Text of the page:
"The world's two most populous countries -- and biggest emerging economies -- have fought one war on land and are rapidly modernising their air, naval and nuclear forces in case of another. Now India and China are taking their rivalry into orbit, with Delhi determined to catch up with Beijing in what is starting to look like an Asian version of the Cold War "space sace". General Deepak Kapoor, India's Chief of Army Staff, has spoken publicly for the first time of his fears about China's military space programme and the need for India to accelerate its own."

Ecuador boy sets zero-G flight record, AP

"A 7-year-old Ecuador boy has become the youngest passenger ever aboard a zero-gravity flight. Jules Nader says he wasn't scared during the four minutes of weightlessness he experienced aboard an air force plane."

Previous record:

Eight-Year-Old Boy Enjoys Adventure of A Lifetime as Youngest Person in History to Experience Zero Gravity Flight, ZeroG

Editor's note: Jason_1_Project Is Twittering about both Jason-1 and OSTM/Jason-2.

Planet Pluto fans rebel against 'plutoid' designation, New Scientist

"Defenders of "planet Pluto" have not been appeased by its latest name-change, and are marshalling support for a major scientific meeting devoted to debating its place in the solar system."

Pluto's identity crisis hits classrooms and bookstores, USA Today

"Meanwhile, many kids are nearly certain Pluto is still a planet. "I think it's a planet. But me and my friends, we talk about it sometimes and we go back and forth," said Natalie Browning, 9, sitting in a park in Manhattan with her family. "Right now, I'm not 100%. I'm just 75%" sure that Pluto is a planet."

The Great Planet Debate: Science as Process

John Lindsay

Reader note: It is with tremendous sadness that we announce the passing of John F. Lindsay at the age of 67. John, who was a visiting scientist on the staff of the Lunar and Planetary Institute, died early this morning after a valiant battle against cancer.

Editor's note: The MarsPhoenix Twitter feed now has 24,659 followers - and is more popular than the CNN Breaking News Twitter feed which only has 22,653 followers.

Editor's note: NanoSailD is now Twittering. It is a NASA payload awaiting launch aboard a Falcon 1 on 25 June.

Editor's update: PreSat is also a payload on this launch and is Twittering now as well.

NASA backers up ante, send message to next president, Orlando Sentinel

"President Bush "strongly opposes" the measure -- saying it costs too much -- but its backers said the bill isn't meant for him. It's intended to show presidential candidates John McCain and Barack Obama that NASA has support in Congress. "We're really on to the next administration at this point. That's 99 percent of our focus," said U.S. Rep. Tom Feeney, R-Oviedo, one of the bill's sponsors. "By an overwhelming, enthusiastic and bipartisan majority, the U.S. House has endorsed an aggressive promotion of NASA in general and human spaceflight in particular."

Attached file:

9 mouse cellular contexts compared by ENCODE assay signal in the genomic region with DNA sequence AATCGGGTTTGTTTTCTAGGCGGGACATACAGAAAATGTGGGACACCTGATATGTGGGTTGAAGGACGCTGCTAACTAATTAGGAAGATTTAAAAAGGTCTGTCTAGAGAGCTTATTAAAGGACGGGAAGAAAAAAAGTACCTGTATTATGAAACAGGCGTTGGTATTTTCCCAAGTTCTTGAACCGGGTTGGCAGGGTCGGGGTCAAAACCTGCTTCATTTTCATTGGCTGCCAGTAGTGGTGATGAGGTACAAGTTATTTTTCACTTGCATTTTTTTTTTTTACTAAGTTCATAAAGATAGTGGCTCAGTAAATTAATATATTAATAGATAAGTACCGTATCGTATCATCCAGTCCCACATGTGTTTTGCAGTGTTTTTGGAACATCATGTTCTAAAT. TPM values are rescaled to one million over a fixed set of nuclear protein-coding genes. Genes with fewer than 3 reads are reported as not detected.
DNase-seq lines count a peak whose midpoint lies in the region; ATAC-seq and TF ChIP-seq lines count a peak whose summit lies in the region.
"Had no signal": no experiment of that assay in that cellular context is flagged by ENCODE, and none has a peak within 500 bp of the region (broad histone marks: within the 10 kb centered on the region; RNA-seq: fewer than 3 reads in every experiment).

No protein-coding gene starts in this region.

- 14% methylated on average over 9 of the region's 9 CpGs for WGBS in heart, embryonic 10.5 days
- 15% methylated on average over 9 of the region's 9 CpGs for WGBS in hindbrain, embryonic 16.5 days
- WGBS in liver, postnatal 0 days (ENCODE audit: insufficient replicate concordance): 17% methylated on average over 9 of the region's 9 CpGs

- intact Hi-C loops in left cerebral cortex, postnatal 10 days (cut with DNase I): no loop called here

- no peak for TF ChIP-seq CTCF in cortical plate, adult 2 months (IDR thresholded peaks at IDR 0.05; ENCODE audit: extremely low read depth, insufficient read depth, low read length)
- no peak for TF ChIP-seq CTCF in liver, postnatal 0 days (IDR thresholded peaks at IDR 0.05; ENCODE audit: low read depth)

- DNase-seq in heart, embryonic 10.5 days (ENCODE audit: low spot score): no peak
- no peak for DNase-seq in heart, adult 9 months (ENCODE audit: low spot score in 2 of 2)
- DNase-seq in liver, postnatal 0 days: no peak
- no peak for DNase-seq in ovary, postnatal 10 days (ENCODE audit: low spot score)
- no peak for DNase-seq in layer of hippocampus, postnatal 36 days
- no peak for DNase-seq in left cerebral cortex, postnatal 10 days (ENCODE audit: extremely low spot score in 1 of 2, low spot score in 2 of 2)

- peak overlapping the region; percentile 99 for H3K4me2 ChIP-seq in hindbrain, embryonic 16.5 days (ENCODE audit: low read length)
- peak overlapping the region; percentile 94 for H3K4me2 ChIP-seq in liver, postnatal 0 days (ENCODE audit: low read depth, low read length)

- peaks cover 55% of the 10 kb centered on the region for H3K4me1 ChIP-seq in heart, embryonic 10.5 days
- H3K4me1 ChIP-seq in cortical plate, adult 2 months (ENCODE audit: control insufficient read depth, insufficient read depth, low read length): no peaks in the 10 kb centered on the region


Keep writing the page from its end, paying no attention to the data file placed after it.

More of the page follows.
Editor's note: I got my question in during the Phoenix telecon about permafrost, ice, microhabitats, endolithic organisms, and how Phoenix is digging its trenches. In essence, I inquired about how the trenches were being analyzed in terms of the layers that might represent different freeze/thaw layers where small potentially habitable niches (for albeit putative Martian life forms) might exist.

Having dug and drilled holes down to permafrost myself on Devon Island (where Peter Smith has also visited) I recalled looking at the walls of holes I had dug in the thawed soil and seeing differences in how the rock grains were arranged as you moved down from the surface to the actual ice layer.

On Earth there are organisms called endoliths that can actually live inside of rocks and tap the solar energy that manages to penetrate the rocks. I asked if the team was guided by potential habitats wherein water in liquid form might persist. Smith et al replied that there was a Biological Potential Theme Group within their team and that these things were very much on their minds. Right now they have the prime aspects of the mission to work through (surface, top of the ice layer) but that some layering (up to 4 layers) has indeed been seen in the walls of the trenches - and that some suggestions include the possibility that these layers could be places where salts have been left behind as water evaporated.

Keith Cowing's Devon Island Journal - 28 July 2002 Drilling into permafrost
Terrestrial Lithophytic Communities - Battleship Promontory, Alatna Valley, McMurdo Dry Valleys Antarctica
Bright Chunks at NASA Phoenix Lander's Mars Site Must Have Been Ice

Senator Mikulski Pledges to fight to restore Senate-funded initiatives

"Specifically, Senator Mikulski is frustrated with cuts to critical investments proposed by the Senate for fisheries disasters, Byrne formula grants administered through the Department of Justice (DOJ), National Aeronautics and Space Administration (NASA) and National Science Foundation (NSF)."

Chairwoman Mikulski Focuses on Community Security and Competitiveness in CJS Spending Bill